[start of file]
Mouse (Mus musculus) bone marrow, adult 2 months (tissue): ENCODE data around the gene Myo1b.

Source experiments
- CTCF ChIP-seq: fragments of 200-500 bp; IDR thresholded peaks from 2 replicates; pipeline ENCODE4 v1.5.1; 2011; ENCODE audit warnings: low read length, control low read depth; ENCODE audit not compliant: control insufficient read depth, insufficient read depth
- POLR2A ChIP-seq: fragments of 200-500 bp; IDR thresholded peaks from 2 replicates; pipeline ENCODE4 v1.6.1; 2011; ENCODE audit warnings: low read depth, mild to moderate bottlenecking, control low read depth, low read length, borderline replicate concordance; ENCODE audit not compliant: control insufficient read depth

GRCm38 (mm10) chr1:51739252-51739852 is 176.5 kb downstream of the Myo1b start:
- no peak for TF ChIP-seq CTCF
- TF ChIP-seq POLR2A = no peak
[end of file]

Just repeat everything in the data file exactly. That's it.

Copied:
Mouse (Mus musculus) bone marrow, adult 2 months (tissue): ENCODE data around the gene Myo1b.

Source experiments
- CTCF ChIP-seq: fragments of 200-500 bp; IDR thresholded peaks from 2 replicates; pipeline ENCODE4 v1.5.1; 2011; ENCODE audit warnings: low read length, control low read depth; ENCODE audit not compliant: control insufficient read depth, insufficient read depth
- POLR2A ChIP-seq: fragments of 200-500 bp; IDR thresholded peaks from 2 replicates; pipeline ENCODE4 v1.6.1; 2011; ENCODE audit warnings: low read depth, mild to moderate bottlenecking, control low read depth, low read length, borderline replicate concordance; ENCODE audit not compliant: control insufficient read depth

GRCm38 (mm10) chr1:51739252-51739852 is 176.5 kb downstream of the Myo1b start:
- no peak for TF ChIP-seq CTCF
- TF ChIP-seq POLR2A = no peak